Luzerne County officials insist an extra $5 fee could go a long way. They want to use the newly approved $5 vehicle registration fee to fix roads and bridges. The final details have not been worked out just yet, but right now, county leaders are focusing on three bridges that really need repairs.

Improvement projects bolster public transit, communities

Governor Tom Wolf and PennDOT Secretary Leslie S. Richards announced the approval of funding for 82 projects to improve transportation alternatives and enhance mobility and public accessibility across the commonwealth.

County council approves $5 vehicle registration fee

County council approved a $5 registration fee surcharge on Tuesday on vehicles registered to county addresses, to raise funds to repair county-owned roads and bridges.

 

News

PennDOT continues strong lettings in April

May 7, 2018 -- Comments Off on PennDOT continues strong lettings in April

PennDOT continued its 2018 construction letting season by issuing just over $210 million in projects in April, bringing the year-to-date total to almost $670 million according to numbers compiled by the Associated Pennsylvania Constructors (APC).  PennDOT finished 2017 with just over $2.578 billion in project lettings.  PennDOT forecasted the 2017 letting program to be $2.4 billion and they anticipate the same for 2018.

As in year’s past, PHIA will continue to track contract lettings on a monthly basis.

To view the full April letting report and year comparisons, click the link below.

April Letting Report* (PDF)

*The report lists the total contracts awarded at each letting date, a comparison to the same period in the previous calendar year, and letting adjustments made since the previous month. PHIA staff will track PennDOT lettings throughout the year and provide monthly update.

PHIA NEWS DIGEST

PHIA News Digest – Vol. 3, No. 18

May 7, 2018 -- Comments Off on PHIA News Digest – Vol. 3, No. 18

Learning curve does not squelch Bath’s faith in state police coverage

State Police trooper will protect the borough starting July 1. The borough, which is home to about 2,700 people, opted out of their agreement with the Colonial Regional Police Department last year as they are unable to afford membership.

Our view: Luzerne County should OK $5 fee, but not as long-term fix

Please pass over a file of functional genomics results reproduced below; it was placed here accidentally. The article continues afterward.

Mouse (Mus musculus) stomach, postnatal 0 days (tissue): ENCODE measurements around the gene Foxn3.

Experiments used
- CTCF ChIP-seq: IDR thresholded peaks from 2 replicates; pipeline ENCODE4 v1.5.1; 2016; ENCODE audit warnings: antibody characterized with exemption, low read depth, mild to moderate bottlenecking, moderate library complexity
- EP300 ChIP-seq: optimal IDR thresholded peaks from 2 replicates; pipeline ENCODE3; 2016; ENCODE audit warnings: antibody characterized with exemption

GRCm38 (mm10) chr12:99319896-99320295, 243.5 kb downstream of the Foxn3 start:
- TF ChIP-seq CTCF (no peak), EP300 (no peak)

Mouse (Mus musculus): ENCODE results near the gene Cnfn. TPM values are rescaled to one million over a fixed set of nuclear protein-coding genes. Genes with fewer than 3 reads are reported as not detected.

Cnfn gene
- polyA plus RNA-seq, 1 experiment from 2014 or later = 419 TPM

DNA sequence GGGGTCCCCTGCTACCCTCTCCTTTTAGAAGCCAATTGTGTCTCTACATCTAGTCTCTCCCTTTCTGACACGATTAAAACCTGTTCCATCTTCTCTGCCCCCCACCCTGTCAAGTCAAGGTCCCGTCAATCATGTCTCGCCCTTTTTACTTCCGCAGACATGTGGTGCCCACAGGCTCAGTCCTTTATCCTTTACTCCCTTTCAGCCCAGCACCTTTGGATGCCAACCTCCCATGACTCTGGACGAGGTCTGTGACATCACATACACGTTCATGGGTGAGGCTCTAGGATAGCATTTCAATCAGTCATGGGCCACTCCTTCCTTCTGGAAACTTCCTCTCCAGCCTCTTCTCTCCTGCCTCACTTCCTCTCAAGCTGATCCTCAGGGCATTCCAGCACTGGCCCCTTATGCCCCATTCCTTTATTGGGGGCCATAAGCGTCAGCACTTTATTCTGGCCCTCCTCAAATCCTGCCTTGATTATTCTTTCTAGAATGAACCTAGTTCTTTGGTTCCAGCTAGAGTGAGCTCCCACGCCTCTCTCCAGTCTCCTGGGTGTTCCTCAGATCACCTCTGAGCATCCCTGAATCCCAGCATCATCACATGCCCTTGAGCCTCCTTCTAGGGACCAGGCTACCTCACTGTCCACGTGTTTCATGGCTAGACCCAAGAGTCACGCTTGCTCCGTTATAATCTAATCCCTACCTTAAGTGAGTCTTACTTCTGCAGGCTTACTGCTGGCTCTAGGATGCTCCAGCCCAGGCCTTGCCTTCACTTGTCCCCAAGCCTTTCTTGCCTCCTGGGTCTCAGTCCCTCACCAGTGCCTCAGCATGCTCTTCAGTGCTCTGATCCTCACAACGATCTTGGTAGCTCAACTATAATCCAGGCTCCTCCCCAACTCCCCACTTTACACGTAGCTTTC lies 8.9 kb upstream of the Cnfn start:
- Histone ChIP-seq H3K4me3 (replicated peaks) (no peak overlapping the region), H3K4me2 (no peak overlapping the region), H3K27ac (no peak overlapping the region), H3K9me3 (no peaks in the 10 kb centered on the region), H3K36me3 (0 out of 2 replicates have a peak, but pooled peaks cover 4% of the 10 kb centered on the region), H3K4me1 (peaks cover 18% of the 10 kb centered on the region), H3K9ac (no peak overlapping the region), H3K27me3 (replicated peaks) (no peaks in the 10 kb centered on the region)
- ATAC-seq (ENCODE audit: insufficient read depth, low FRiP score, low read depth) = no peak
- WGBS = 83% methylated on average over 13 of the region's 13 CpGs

We feel that lawmakers should move ahead with the $5 plan, but only for one year, while the state match is available. They should include a very clear sunset provision so that this $5 fee doesn’t linger on into perpetuity, long after most people have forgotten about it.

As transit agencies inch toward electric buses, environmental groups want more progress

Environmental advocates in Pennsylvania want to see a faster switch to electric buses to help eliminate emissions that can worsen asthma and cause other health problems.

House considered speed camera bill in Pennsylvania

In 2013, Latanya Byrd’s 27-year-old niece Samara and her three children were hit and killed while crossing the street in Philadelphia. This is why Byrd joined others at the State Capitol Tuesday to urge lawmakers to pass Senate Bill 172.

 

News

Automated speed enforcement subject of rally

May 3, 2018 -- Comments Off on Automated speed enforcement subject of rally

A group known as PA Vision Zero descended on the Statehouse this week to urge the PA House to advance Senate Bill 172 to provide for automated speed enforcement in highway work zones, along with one of Philadelphia’s most dangerous roads, Roosevelt Boulevard.

The highway construction industry, PHIA and bicycle and pedestrian advocates have tried for several years to persuade lawmakers to implement a system similar to what Maryland put in place several years ago. Those who exceed work zone speed limits by 11 miles per hour or more have their license plate photographed and receive notice of a fine in the mail.

When the Maryland program began, 7 percent of drivers were traveling at least that fast through work zones. Once the program gained awareness, that number dropped to less than 1 percent.

“There’s absolutely no question that automated speed enforcement reduces speeding in work zones,” said PHIA Managing Director Jason Wagner. “It’s also evident that a majority of legislators support the concept. We hope the House will take up the measure and work out their differences with the version that passed overwhelmingly in the Senate.”